bdframes = new Array(bd1, bd2, bd3, bd4);
this.m_sprite.x = -12;
this.m_sprite.y = -12;
this.frames = bdframes;
public function cubeReset():void
this.skin.visible = true;
this.skin.alpha = 1.0;

In the above few snippets you can see how I have this horrible habit of breaking so many oops rules. But as a game developer I believe, you often just have to focus on getting it done than worrying about code structure and rules if you want to be really productive.

Also I had a BasicScene class extended from BasicThing, which served as the GameScene. And a SceneHolder class which took care of handling events and passing them down to each scene, attaching stuff to the flash Stage, taking care of transition when changing scene etc.

Keeping the factors discussed above, I had the following goals in mind

  • - I wanted to support both normal AS3 classes and Starling classes in each BasicThing (gameObject)
  • - The porting process should be progressive, I should be able to convert individual object to use Starling classes and see the output immediately to verify that part alone.
  • - Which essentially means existing code shouldn't be disturbed much.
So that way I could stop when the necessary performance has been achieved and simply leave AS3 classes for the rest of them to save time.

The Starling-ification

First thing I did was modify the BasicThing class

1. It had both an AS3 Sprite and a Starling Sprite like this
protected var m_slsprite :starling.display.Sprite = new starling.display.Sprite();
protected var m_container :flash.display.Sprite = new flash.display.Sprite();
public function get slskin():starling.display.Sprite
return m_slsprite;

public function get skin():flash.display.Sprite
return m_container;

2. When adding and removing BasicThing children, I added and removed from both skin and slskin. Also the setters of x, y on BasicThing modified both skin and slskin. This way both of them co-exist peacefully.

3. Replace AS3 "BitmapData" with Starling "Texture". Replaced AS3 "Bitmap" with a combination of Starling "Image" and "Sprite" classes. This was done because, there were cases where I had the Bitmap created and added as child without any BitmapData in it. With Starling Image you had to definitely pass a Texture when creating it.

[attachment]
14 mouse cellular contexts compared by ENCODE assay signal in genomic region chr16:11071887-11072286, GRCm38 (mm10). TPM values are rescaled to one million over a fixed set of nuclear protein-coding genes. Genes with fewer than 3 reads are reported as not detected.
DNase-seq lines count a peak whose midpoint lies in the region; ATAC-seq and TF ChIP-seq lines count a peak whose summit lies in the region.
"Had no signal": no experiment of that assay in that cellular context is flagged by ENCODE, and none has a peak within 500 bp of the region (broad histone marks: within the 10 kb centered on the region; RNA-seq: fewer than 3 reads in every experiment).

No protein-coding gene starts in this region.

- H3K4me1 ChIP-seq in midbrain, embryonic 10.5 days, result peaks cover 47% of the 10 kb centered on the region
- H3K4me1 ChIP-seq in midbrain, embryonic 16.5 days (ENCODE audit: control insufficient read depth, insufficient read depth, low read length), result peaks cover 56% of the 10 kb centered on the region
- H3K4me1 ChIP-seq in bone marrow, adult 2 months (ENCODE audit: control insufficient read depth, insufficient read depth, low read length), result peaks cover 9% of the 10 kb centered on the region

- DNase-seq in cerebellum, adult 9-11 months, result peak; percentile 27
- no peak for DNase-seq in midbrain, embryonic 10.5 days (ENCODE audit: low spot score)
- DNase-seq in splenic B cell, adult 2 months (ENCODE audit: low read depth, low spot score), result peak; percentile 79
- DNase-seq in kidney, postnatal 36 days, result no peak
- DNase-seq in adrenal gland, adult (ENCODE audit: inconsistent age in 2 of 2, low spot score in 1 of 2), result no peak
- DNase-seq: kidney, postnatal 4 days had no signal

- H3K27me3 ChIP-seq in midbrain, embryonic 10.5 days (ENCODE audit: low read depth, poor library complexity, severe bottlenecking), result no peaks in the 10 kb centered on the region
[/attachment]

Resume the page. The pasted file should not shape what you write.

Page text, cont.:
4. When setting frame, I assigned the Texture from the Array to the Image and called readjustSize each time.

5. Apart from this, in each class instead of creating Bitmap using somthing like "new Embeds.CubeSprite", I created a Starling Texture directly.

6. But I made a Caching factory for Texture through which I could load Starling Textures like this - TextureLoader.getTexture( Embeds.CubeSprite)

7. To handle the Stage attachment, I made a empty singleton StarlingHolder which extended from Starling Sprite, just to serve as a container for all the Starling content in the game.

public function BasicSceneHolder(stage:Stage)
var _starling:Starling = new Starling(StarlingHolder, stage);
this.m_stage = stage;

P.S. BasicSceneHolder extends from BasicScene which extends from BasicThing. So it has a skin and slskin.

8. The final thing left to handle was converting the procedural content which made heavy usage of Graphics classes. I wanted to be sure I could do this, so I set out to make a quick sample to test it. Let me explain the process in detail in next section

Bringing Procedural content into Starling

For making the test sample this I took help from one of Tony Broyez old blog post (link seems down, lucky me, don't worry I made a gist for it!)


After that I used the same code to convert what ever I draw with AS3 Graphics to Starling Textures. Feel free to comment and ask questions I would be glad to help.

Oh BTW, this is how the game looks now, in a land where AS3 classes and Starling classes live peacefully together with three layer starfield parallax background thanks for ScrollImage extension by Krecha, and cool particle effects thanks to another extension by Daniel to support ParticleEditor by 71squared.

1 comment: